Wildfires are burning in several areas of Nova Scotia. A fire near the Halifax-area suburbs of Tantallon, Hammonds Plains, and the historic African Nova Scotian community of Lucasville has resulted in evacuations for 15,000 people. Covering more than 17,000 hectares, the wildfire in the Southwest region of Nova Scotia is the largest fire in Nova Scotia’s history.
The huge fires in the Southwest of the province were, for a while, limited to primarily forested areas, but by Wednesday had reached the municipality of Shelburne and areas where fishing boats are docked.
Fires impact housing, child care, education and health care
These fires are going to compound many other crises in Nova Scotia.
The fires have destroyed several dozen homes. In the Halifax area, over 150 homes are gone. Renters who lost their homes will need help finding new homes in a context where there is no other housing. Homeowners will need temporary housing for many months, further exacerbating the housing crisis.
The Tantallon fire has destroyed two childcare centres, impacting dozens of families in an environment where parents are already desperate for childcare spaces.
A third of striking Halifax education workers, members of CUPE 5047, have been evacuated from their homes or remain on evacuation notice–ready to evacuate with only a 30-minute warning. All while still fighting the Conservative government for a fair deal.
Nursing home residents in the Tantallon and Shelburne areas have been evacuated, a strain on an already stretched long-term care system.
Hospital patients in the Shelburne area were also evacuated. And in a health care system that is already pushed to the brink, residents in the area will have to travel to Queens, Yarmouth, or Lunenburg to access emergency health care while their local hospital is closed.
Impact on the fishery, seasonal workers, and migrant workers
There are concerns about the impact of the fires on the lobster fishery, a main source of income for many people in the Southwest. Many fishers who fish out of the region are also volunteer firefighters fighting the fire in their community. The evacuation area also includes lobster pounds, threatening even more of the catch.
There is talk about extending the season for fishers and processing workers to catch up, though that’s only helpful if the fire has spared the boats and infrastructure.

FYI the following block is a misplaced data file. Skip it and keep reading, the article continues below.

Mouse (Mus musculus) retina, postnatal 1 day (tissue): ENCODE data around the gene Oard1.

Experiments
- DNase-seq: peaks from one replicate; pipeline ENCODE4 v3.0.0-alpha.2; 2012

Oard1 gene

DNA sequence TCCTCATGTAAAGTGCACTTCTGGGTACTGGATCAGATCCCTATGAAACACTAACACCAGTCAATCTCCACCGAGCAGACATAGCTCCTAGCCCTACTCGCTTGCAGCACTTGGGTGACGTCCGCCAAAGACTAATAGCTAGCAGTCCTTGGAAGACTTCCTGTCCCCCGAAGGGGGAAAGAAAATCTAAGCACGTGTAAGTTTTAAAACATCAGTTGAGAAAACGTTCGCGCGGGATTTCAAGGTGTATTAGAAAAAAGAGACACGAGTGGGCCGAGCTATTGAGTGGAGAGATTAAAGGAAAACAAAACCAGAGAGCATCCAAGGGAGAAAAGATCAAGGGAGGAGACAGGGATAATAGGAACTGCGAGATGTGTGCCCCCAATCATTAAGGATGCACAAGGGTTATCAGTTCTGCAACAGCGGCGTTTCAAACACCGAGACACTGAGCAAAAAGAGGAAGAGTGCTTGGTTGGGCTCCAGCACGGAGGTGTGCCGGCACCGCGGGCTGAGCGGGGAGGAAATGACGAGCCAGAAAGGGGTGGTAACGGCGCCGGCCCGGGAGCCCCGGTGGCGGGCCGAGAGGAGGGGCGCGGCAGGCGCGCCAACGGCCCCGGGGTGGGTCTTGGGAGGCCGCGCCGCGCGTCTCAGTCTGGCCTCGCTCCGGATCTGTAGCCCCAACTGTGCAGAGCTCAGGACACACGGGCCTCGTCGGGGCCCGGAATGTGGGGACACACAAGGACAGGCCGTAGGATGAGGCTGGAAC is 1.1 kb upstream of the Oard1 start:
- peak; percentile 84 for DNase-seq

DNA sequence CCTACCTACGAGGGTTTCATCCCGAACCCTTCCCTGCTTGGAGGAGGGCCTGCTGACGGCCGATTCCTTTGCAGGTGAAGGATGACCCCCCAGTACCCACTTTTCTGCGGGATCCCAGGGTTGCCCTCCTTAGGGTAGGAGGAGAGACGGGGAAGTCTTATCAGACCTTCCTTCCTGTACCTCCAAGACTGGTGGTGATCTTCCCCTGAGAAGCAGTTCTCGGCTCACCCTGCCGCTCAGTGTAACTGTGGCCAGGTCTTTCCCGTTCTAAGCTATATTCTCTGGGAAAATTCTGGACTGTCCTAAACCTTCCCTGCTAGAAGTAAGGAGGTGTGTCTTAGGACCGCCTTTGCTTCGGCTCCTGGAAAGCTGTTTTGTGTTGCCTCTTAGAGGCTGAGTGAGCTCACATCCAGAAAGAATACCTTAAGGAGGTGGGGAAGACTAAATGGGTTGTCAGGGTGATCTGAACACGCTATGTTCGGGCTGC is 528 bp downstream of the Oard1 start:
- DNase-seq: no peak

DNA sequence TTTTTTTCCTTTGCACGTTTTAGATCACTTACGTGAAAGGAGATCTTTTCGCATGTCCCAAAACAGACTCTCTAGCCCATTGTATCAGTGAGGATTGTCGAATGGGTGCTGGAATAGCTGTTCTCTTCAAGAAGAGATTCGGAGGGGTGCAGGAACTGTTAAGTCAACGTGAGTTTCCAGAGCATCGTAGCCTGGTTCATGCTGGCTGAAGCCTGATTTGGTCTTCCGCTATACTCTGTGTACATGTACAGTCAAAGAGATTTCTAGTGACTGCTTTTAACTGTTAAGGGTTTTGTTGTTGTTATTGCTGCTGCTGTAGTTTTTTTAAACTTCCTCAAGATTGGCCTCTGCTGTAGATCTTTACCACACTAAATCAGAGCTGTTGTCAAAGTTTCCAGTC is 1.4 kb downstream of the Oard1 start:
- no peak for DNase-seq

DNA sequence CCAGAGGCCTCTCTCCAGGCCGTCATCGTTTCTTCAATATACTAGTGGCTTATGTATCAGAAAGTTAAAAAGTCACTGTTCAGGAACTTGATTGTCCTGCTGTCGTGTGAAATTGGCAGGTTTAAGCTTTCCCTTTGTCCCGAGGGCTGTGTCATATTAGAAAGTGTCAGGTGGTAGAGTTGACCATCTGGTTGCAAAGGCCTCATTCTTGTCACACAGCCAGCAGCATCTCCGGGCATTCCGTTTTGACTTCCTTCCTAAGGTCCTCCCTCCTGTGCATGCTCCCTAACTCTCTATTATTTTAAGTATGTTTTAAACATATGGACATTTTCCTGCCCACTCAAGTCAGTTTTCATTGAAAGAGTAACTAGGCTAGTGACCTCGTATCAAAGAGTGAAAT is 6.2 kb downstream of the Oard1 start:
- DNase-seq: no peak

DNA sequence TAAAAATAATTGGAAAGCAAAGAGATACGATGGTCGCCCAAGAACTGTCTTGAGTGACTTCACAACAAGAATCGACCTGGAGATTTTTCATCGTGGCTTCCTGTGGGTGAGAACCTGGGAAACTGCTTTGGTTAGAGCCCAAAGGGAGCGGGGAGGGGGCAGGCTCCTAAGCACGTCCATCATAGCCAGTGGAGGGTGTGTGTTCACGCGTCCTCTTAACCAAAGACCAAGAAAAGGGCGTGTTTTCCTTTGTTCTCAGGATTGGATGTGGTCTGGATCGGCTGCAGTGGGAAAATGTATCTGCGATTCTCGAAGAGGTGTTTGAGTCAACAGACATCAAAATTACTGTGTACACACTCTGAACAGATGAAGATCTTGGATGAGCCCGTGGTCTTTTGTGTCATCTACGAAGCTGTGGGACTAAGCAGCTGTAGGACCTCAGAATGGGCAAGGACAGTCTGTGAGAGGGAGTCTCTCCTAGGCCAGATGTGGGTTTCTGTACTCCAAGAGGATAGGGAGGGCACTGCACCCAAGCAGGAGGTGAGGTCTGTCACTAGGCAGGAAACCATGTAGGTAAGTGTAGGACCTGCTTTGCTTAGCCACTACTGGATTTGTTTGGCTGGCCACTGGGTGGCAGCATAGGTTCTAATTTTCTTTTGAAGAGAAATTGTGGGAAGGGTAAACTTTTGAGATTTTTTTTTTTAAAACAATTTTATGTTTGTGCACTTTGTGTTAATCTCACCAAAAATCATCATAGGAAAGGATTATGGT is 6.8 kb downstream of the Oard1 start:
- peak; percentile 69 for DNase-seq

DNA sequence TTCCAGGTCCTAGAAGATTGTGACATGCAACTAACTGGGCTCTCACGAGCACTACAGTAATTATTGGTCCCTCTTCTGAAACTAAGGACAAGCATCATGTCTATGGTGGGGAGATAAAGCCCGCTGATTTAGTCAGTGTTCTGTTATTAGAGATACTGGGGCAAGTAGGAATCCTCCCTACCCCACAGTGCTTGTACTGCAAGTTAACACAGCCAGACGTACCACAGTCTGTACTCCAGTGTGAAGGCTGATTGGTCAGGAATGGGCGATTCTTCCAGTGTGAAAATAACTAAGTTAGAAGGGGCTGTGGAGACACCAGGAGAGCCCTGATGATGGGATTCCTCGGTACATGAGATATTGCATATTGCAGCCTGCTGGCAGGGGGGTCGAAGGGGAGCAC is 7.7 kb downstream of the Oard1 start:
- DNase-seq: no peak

It will almost definitely hurt seasonal workers’ ability to access EI once the season is finished, an issue that many are already struggling with in seasons not impacted by fires.
While there has not been much attention paid so far to the impact on migrant workers in the fishery and agriculture in the area, these workers also expect to face significant hardship.
Climate change at the root of the fires
Wildfires of this size, severity and frequency are unprecedented in Nova Scotia. Still, as climate change continues to wreak havoc on our communities, we can expect this to become the new norm.
The increase in extreme weather events has created dangerous conditions. A large number of trees were knocked down all over Nova Scotia from Hurricane Fiona, fueling wildfires. This is paired with a dry winter and spring, including the driest April on record. Nova Scotia has had more wildfires this year than last year, and the calendar has only turned to June.
Climate change continues to be driven by corporations and governments unwilling to take decisive action. But when natural disasters devastate our communities, workers and our families usually pay the price.
Nova Scotia’s wildfires highlight the importance of public services. Our public fire departments, equipment, first responders and infrastructure are battling the fires and supporting those impacted, not billionaire bosses. And these fires also show the capacity of communities to work together in solidarity. The response would be impossible without volunteers fighting fires, making food for people, opening their homes to people who have been displaced, and so many more acts of solidarity.
Let’s build on that solidarity and demand a system where workers aren’t forced to pay for the destruction caused by corporate greed.
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